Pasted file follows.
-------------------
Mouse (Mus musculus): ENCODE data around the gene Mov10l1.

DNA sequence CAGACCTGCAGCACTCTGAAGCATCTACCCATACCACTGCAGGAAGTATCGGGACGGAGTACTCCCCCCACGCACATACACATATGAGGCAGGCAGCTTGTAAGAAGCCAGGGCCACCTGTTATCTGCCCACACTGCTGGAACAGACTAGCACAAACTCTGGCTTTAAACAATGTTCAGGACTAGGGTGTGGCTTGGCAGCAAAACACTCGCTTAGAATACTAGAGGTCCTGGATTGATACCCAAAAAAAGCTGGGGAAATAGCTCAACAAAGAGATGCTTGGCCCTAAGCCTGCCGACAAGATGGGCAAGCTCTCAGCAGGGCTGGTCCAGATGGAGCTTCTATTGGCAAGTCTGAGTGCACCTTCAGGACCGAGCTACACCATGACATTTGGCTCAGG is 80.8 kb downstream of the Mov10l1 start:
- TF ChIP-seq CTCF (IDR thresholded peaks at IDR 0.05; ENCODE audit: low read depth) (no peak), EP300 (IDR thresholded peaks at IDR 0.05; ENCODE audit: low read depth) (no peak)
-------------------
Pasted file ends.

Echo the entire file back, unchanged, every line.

Mouse (Mus musculus): ENCODE data around the gene Mov10l1.

DNA sequence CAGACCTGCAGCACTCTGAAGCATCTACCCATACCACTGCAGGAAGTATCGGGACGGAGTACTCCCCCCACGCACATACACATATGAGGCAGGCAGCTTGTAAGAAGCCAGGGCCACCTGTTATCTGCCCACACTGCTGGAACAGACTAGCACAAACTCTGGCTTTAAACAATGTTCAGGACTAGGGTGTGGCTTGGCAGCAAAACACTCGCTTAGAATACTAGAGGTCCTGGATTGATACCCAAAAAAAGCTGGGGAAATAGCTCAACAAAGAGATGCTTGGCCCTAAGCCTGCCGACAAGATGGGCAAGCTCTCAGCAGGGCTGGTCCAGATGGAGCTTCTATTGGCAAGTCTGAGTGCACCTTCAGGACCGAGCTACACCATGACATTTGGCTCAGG is 80.8 kb downstream of the Mov10l1 start:
- TF ChIP-seq CTCF (IDR thresholded peaks at IDR 0.05; ENCODE audit: low read depth) (no peak), EP300 (IDR thresholded peaks at IDR 0.05; ENCODE audit: low read depth) (no peak)